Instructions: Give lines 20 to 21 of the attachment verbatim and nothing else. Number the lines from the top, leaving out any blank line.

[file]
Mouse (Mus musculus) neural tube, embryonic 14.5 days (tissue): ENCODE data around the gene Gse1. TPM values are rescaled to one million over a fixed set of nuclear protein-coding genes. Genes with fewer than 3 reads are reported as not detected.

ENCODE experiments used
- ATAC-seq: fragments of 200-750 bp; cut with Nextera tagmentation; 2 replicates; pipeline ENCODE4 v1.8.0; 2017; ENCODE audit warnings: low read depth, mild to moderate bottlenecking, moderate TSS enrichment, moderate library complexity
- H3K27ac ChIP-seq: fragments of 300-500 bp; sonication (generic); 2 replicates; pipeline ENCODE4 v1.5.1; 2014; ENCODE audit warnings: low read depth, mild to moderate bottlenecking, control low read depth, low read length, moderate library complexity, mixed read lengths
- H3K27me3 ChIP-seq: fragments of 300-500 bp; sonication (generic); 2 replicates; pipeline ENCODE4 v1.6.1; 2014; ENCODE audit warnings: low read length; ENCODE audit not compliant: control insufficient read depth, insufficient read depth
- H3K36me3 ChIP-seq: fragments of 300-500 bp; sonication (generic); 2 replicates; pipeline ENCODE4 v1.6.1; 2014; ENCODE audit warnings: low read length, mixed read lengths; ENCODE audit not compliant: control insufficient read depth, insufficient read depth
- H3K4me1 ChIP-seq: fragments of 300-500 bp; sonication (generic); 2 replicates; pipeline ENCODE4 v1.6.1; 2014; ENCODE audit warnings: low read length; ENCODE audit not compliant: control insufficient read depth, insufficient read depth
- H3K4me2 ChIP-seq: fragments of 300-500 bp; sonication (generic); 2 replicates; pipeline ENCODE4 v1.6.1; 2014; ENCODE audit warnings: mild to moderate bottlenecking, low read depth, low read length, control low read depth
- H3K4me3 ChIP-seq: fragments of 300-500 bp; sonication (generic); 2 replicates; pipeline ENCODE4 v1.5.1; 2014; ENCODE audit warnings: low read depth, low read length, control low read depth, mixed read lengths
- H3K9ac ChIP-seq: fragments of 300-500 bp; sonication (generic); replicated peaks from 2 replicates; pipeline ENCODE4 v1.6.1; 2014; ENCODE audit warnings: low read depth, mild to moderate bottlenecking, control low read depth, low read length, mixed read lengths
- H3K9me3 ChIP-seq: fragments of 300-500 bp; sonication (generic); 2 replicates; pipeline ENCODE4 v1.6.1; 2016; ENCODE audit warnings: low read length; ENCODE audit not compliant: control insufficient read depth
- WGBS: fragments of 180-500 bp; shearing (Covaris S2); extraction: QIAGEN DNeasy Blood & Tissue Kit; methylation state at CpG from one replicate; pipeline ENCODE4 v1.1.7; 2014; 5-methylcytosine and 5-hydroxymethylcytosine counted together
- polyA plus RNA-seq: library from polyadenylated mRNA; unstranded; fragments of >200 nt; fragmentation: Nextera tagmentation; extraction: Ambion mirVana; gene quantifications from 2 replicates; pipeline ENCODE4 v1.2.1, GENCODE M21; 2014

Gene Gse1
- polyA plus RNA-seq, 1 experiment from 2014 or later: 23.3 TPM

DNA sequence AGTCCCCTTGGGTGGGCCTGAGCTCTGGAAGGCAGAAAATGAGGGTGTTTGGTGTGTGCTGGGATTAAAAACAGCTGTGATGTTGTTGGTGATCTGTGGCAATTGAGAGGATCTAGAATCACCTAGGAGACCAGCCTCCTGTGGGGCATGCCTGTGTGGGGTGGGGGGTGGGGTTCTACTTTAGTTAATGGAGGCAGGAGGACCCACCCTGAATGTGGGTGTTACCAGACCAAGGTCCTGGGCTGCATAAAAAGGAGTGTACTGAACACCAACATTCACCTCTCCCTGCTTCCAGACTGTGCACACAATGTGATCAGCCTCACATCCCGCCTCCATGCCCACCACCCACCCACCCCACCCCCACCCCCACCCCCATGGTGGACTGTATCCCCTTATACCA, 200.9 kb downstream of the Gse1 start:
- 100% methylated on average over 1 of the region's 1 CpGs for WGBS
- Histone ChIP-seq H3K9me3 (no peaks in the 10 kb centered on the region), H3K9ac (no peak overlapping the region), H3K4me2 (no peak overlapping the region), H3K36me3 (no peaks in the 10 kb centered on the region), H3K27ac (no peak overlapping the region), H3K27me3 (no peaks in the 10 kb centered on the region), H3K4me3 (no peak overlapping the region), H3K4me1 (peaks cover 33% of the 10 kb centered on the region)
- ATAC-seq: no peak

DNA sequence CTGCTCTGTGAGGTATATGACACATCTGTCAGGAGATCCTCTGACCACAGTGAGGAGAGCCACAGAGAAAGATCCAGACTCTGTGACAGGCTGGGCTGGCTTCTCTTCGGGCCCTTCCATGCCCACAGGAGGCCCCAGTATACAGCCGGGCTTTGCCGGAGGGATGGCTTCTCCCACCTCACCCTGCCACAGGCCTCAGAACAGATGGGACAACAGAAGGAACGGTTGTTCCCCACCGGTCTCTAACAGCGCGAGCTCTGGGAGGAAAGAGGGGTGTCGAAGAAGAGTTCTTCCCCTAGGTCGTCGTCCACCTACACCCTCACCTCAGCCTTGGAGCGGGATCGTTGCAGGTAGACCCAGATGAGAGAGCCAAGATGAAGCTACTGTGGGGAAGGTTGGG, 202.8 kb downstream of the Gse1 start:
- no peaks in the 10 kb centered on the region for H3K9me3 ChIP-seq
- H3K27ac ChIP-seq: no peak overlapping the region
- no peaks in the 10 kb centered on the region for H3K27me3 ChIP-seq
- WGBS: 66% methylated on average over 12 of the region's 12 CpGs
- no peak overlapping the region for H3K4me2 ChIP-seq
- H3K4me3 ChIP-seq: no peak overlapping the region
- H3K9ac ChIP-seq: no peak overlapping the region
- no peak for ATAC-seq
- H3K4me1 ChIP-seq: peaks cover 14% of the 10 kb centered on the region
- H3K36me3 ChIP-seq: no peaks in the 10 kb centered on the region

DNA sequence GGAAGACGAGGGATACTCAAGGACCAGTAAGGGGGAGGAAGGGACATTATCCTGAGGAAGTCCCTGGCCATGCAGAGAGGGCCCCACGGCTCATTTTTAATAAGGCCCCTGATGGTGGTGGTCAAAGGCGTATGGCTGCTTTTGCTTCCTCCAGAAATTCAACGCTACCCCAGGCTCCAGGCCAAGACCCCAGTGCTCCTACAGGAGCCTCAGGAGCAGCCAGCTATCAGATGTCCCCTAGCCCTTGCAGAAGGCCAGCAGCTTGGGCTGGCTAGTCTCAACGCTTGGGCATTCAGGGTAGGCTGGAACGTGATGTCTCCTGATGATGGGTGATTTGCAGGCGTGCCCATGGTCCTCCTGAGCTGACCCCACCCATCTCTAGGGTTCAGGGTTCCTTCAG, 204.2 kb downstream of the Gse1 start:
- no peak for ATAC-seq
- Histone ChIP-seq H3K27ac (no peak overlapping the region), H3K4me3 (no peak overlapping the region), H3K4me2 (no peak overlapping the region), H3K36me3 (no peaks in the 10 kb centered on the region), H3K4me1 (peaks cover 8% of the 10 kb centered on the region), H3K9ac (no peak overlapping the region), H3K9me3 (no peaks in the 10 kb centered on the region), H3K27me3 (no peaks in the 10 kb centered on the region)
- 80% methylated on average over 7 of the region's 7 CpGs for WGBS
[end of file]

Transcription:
DNA sequence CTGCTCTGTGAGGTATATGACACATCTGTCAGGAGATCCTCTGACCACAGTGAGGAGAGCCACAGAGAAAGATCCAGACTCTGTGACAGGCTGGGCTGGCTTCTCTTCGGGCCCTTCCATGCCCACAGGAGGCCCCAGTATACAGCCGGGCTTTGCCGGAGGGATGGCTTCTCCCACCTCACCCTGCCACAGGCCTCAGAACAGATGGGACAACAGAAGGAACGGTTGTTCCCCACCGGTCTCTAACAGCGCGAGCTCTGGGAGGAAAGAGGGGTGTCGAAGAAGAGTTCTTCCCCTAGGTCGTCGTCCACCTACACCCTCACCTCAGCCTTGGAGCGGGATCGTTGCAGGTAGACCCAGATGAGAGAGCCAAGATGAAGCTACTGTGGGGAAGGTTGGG, 202.8 kb downstream of the Gse1 start:
- no peaks in the 10 kb centered on the region for H3K9me3 ChIP-seq